The night will also include screenings of a number of short films by Julian House (Ghost Box, The Focus Group), which feature soundtracks by Broadcast, Belbury Poly and others; a live set by Moon Wiring Club; and eldritch vinyl interludes courtesy of Mordant Music.

May 6th : Sonic warfare: The Politics Of Frequency

For the second event in the series, author Ken Hollings (Welcome To Mars, Destroy All Monsters) and Steve Goodman (Kode9, Hyperdub), author of Sonic Warfare (sample chapters here), discuss the uses and abuses of sound and noise in policing the urban environment, by the military-industrial complex, in the era of the soundclash, and beyond. Plus related films, DJs and other participants TBA.

John Cage, Water Walk


John Cage
Water Walk

John Cage performs Water Walk on popular American TV Show I've Got A Secret. Exhibiting an unusually light-hearted approach, Cage introduces and plays a composition on a water pitcher, an iron pipe, a goose call, a bottle of wine, an electric mixer, a whistle, a sprinkling can, ice cubes, 2 cymbals, a mechanical fish, a quall call, a rubber duck, a tape recorder, a vase of roses, a seltzer siphon, 5 radios, a bath tube and a grand piano.

Slavoj Žižek on Children Of Men


Slavoj Žižek gives an enthusiastic review and reading of Alfonso Cuarón's 2006 film Children Of Men.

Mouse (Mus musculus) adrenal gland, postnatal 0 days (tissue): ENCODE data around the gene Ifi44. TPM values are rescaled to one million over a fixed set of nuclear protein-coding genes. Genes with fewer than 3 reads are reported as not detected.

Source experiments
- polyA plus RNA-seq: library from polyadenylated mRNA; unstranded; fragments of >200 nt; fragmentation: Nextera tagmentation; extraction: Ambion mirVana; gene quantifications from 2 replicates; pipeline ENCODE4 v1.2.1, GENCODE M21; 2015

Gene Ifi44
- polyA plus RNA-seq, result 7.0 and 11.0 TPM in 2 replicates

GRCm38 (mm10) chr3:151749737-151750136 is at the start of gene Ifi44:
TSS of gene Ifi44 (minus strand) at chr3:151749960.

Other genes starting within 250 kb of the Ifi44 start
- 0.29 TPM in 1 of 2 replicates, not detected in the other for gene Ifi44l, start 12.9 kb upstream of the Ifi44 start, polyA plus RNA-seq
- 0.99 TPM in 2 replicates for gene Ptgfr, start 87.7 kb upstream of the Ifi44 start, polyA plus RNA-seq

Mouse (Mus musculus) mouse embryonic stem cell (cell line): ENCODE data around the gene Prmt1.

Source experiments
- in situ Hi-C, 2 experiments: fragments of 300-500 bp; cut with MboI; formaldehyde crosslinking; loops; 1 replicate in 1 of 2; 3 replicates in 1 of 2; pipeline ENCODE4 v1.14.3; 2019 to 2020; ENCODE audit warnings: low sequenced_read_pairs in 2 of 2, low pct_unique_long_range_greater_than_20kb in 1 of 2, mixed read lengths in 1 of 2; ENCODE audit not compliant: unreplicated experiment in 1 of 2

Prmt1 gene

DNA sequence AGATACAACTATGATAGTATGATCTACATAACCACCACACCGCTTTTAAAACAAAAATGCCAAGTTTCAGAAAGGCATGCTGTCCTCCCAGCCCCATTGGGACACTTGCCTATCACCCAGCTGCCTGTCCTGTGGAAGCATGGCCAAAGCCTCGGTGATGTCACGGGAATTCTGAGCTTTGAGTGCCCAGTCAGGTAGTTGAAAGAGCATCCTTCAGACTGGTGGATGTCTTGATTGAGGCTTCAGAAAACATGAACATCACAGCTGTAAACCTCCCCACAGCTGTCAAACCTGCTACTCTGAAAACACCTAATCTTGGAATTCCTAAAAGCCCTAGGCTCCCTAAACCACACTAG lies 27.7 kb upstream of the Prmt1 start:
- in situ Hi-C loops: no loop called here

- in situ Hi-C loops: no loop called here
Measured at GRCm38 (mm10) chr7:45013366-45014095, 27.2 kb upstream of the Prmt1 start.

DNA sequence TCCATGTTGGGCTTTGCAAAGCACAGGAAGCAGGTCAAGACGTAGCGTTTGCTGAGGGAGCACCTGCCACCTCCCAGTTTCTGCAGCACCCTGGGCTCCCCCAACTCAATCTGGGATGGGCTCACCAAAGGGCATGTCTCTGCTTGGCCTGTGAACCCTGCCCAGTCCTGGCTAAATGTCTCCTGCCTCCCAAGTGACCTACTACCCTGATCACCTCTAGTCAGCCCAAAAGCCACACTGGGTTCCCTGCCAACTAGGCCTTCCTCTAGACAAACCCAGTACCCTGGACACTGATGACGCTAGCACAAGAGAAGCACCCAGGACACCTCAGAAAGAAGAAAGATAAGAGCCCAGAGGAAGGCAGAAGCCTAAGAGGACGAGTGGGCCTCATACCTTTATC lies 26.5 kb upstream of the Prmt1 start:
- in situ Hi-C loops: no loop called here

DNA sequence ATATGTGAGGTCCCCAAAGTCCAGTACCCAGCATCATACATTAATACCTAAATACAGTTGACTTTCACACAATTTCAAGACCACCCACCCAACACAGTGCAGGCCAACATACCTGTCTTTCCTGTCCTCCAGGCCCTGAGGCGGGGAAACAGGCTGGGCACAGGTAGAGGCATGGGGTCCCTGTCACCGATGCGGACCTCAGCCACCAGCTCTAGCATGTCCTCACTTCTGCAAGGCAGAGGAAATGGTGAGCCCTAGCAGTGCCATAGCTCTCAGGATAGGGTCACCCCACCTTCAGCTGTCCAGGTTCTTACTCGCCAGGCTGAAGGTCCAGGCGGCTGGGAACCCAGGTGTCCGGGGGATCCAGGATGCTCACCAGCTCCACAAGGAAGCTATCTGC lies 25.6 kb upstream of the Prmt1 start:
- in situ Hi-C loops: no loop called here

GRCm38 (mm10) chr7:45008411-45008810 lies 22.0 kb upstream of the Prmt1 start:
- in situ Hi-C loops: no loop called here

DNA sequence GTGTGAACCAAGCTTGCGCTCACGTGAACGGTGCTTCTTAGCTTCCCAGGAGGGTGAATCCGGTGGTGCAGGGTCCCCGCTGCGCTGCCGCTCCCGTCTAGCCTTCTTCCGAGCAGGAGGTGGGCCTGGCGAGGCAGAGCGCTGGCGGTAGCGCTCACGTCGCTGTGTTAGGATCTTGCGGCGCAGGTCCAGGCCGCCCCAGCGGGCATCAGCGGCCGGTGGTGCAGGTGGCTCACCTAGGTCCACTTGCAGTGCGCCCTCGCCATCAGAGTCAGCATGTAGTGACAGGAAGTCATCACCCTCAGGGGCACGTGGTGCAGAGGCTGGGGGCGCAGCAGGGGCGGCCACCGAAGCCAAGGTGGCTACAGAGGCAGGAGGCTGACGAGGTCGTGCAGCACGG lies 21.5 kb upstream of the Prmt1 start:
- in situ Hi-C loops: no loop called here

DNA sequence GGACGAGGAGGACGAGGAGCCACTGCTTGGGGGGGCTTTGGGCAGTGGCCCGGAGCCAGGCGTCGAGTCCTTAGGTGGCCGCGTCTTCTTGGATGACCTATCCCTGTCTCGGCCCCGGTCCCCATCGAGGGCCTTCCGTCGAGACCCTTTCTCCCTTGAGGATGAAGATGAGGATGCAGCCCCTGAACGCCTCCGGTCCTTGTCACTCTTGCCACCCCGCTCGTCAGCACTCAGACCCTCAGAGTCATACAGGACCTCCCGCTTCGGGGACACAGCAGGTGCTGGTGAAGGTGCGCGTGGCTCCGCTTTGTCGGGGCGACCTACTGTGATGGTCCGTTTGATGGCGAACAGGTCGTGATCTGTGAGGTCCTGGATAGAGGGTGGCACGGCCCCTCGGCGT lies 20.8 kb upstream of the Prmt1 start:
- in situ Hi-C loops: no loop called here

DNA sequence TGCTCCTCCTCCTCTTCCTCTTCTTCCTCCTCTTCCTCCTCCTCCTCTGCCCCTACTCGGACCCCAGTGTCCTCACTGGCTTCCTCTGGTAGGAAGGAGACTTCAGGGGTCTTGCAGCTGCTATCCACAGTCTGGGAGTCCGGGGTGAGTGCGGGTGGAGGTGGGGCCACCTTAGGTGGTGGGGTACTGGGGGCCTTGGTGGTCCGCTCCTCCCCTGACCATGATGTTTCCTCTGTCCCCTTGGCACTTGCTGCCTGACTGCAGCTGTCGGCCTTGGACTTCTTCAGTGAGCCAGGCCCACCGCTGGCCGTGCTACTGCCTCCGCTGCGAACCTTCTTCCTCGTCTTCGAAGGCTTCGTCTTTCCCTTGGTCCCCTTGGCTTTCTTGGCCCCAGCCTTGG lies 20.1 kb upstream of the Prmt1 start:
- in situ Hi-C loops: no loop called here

Crash, Gagosian Gallery, London

Rachel Whiteread Demolished 1996

Gagosian Gallery
Februaury 11th - April 1st 2010
Tuesday - Saturday 10 am - 6 pm

Gagosian Gallery presents an exhibition of a mixture of relics, influences and works inspired by the dystopian ficiton of J G Ballard, in particular his most famous novel Crash. The novel - made into a film in 1996 by David Cronenberg - is a psycho-sexual tale of car-crash fetishism (Symphorophilia). We are treated here to an all-star line up of artists in an expertly curated exhibition that moves between pieces that by turn inspired Ballard (Dali, early British Pop Art), or reflect his concerns and fascinations - autophilia, crashes, accidents and disasters, high rises and suburban wastelands, destruction, and an often sexually charged mixture of the organic and the mechanical.

Installation view Crash, Gagosian Gallery, foreground: Adam McEwan Honda Teen Facial 2010